The Definitive Guide To Getting Rid Of “Maskne”

by Sara Spruch-Feiner

Unfortunately, COVID-19 has expanded our vocabularies in ways we didn’t think possible just a few months ago. (Personally, I would love to return to a time when I had no idea what social distancing was). Enter: acne from face masks, or "maskne." Perhaps you’ve already come across this new word used to describe the acne occurring as a direct result of our new realities covering 75 percent of our faces whenever we go outside. Before we get into how to deal (with help from top dermatologists), first: a primer on what maskne is and why it's happening.

“All masks — whether they are cotton, surgical paper, or N95 — create a seal over the face, allowing sweat and humidity to be trapped inside,” New York City-based dermatologist Dr. Morgan Rabach, MD, tells TZR. For those on the frontlines who are constantly wearing the most intensive types of masks (like ones with wire at the bridge of the nose for a tighter seal), the bumps are a manifestation of acne mechanica, a form of acne that results from excess friction, heat, pressure, or a lack of air. That is to say, a mask trapping heat, rubbing against the skin, and precluding it from contact with air is basically a perfect storm. (In normal life, acne mechanica commonly occurs in places like under football players’ shoulder padding.)

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For those of us who are wearing cloth masks ordered online or even fashioned from old garments, it’s more likely that skin problems are occurring as a result of a different type of reaction. This could be from “sensitivity to fabrics, dye in fabrics, laundry detergent and softeners which can lead to a dry irritation or contact or irritant dermatitis,” Rabach says. If you suspect you might fall into this camp, look for irritant and fragrance free detergents, like All Free & Clear or Dreft to help prevent a reaction.

“You are breathing in your humid breath, and instead of escaping into the environment, it is trapped,” notes Dr. Ranella Hirsch, MD of Cambridge, Massachusetts, who likens the scenario to wearing workout clothes for too long after exercise.

Finally, our routines have changed in various ways that can show up on our skin, beyond just "maskne." Dr. Rabach points to potential culprits including decreased facials, more sitting around touching your face, and less-than-healthy snack foods.

The good news is that there are definitely steps we can take to help our skin.

Acne From Face Masks: Wash Your Face Covering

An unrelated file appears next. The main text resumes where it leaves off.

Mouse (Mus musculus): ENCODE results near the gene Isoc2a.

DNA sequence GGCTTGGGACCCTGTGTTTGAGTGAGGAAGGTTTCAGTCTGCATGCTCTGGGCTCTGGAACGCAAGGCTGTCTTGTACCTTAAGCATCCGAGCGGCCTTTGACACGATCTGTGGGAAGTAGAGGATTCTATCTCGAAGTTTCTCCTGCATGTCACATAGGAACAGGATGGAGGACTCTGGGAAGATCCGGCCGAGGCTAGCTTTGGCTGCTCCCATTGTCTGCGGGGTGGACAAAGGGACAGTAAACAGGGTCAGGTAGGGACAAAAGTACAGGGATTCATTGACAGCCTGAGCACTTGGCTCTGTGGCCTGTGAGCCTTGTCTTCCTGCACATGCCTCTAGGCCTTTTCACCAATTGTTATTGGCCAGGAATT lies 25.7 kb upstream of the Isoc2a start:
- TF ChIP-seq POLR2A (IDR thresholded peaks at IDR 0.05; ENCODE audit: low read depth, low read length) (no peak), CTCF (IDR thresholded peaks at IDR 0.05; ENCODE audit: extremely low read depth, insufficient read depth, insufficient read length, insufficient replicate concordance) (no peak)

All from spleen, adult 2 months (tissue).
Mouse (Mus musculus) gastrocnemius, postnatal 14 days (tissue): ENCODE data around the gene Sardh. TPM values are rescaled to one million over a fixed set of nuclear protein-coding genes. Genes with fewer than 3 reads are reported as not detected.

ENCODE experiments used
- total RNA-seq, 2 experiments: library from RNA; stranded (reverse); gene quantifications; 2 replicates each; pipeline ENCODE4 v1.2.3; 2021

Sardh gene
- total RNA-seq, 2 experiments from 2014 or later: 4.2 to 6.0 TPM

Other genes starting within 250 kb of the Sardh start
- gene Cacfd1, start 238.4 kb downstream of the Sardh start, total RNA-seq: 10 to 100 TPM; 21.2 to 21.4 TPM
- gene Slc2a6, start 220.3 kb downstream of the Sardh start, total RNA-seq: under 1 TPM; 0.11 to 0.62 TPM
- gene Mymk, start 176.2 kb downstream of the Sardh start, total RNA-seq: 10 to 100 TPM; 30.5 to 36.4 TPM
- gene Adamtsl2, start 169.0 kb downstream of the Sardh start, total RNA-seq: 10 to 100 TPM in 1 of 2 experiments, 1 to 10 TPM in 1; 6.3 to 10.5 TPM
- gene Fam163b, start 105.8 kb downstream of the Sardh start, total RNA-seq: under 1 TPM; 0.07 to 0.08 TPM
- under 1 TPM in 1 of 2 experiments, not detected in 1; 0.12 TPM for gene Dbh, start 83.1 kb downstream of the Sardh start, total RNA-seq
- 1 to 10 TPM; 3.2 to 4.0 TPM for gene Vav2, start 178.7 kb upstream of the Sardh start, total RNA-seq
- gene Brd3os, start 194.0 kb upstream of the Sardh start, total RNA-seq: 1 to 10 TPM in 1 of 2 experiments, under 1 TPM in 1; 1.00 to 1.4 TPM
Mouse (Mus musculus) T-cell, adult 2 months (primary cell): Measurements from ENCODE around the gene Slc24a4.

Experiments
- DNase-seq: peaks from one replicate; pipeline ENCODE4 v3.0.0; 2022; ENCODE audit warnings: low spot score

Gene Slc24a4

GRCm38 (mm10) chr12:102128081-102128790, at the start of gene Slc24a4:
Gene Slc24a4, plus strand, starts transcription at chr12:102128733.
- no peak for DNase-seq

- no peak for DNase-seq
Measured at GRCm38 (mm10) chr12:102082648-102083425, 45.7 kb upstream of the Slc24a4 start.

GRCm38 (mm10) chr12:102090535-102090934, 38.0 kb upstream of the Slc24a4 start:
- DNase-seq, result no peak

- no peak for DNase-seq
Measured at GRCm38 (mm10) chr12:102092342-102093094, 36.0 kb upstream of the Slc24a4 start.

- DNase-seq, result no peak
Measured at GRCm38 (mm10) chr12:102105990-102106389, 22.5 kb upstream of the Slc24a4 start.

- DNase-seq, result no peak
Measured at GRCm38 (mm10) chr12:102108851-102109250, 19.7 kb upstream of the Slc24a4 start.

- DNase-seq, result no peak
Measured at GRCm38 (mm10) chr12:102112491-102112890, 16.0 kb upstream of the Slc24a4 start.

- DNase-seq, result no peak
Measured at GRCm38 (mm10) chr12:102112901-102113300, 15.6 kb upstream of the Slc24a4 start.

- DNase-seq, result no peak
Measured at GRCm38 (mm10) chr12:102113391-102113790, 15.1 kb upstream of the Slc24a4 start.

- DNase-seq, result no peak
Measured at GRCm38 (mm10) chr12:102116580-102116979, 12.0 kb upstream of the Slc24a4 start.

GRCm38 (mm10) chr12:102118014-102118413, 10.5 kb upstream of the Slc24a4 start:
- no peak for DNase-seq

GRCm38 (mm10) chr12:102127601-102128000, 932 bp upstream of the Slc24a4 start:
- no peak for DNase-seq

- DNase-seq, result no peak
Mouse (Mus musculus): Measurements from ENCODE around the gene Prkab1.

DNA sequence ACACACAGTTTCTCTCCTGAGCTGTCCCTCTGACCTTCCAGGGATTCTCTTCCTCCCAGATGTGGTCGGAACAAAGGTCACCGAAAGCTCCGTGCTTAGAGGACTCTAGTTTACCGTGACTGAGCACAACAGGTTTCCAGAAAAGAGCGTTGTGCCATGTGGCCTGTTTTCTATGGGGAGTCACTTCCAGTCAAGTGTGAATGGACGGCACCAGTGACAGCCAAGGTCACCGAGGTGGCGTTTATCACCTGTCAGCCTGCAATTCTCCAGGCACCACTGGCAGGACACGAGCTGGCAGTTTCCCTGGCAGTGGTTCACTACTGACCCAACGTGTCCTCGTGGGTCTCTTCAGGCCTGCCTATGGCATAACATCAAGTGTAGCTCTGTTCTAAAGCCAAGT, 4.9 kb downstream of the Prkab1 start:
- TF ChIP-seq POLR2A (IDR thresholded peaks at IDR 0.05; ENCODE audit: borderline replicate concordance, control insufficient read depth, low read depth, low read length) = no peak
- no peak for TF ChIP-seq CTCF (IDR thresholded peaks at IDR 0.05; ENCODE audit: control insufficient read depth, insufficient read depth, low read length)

“If you’re wearing the same bandana or cloth masks everyday, remember to treat it like anything else worn close to the body and wash it regularly,” Dr. Hirsch says.

Acne From Face Masks: Wash Your Face, Too

In addition to washing your mask, make sure to be diligent about washing your face — before putting the mask on for the day, and again once you are home and can safely remove it. If you’re acne-prone, dermatologists recommend using a cleanser with salicylic acid, which is gentle enough not to cause further irritation, but efficacious in helping unclog pores. They advise against scrubbing — you can use a chemical exfoliant (again, look for salicylic acid) to help keep pores clear. Want to treat yourself? “A gentle massage using a cold jade roller can be soothing and help with swelling around the mask borders,” Nanuet, New York-based dermatologist Dr. Heidi Waldorf, MD, says.

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Acne From Face Masks: Skip The Makeup

Makeup under a mask is a bad idea, because it's just another thing "adding to the occlusion mess," Hirsch says, referring to the trapped sweat and oil already happening under a mask. "Not to mention, heavy makeup can impact the mask seal," she notes, which is the last thing anyone wants! Stick to strong brows and a statement eye if you want to wear makeup, and skip anything concealed by your mask (i.e. blush, lipstick, etc).

Acne From Face Masks: Add A Barrier

To take your preventative measures to the next level, New York City dermatologist Dr. Jeremy Brauer, MD recommends finding ways of decreasing the friction or pressure, “such as the placement of thin barriers, like soft gauze or thin hydrocolloid dressing — as long as you are able to maintain an appropriate seal.” You can also use a barrier-forming product to protect the skin. Waldorf recommends Desitin (yes, as in the diaper rash cream), because it literally creates a physical barrier between the mask and your skin that helps prevent irritation and moisture.

Acne From Face Masks: Support Your Skin Barrier

Regardless of your skin type, make sure to keep skin hydrated with a simple moisturizer. "When your baseline is irritation, you want soothing hydration," Hirsch says. She recommends ingredients like ceramides. Skip the one loaded with active ingredients for now. “To minimize dryness likely caused by the pressure and friction experienced at various pressure points of the mask, a non-comedogenic moisturizer may be beneficial,” Brauer says.

If you think you’re showing symptoms of coronavirus, which include fever, shortness of breath, and cough, call your doctor before going to get tested. If you’re anxious about the virus’s spread in your community, visit the CDC for up-to-date information and resources, or seek out mental health support.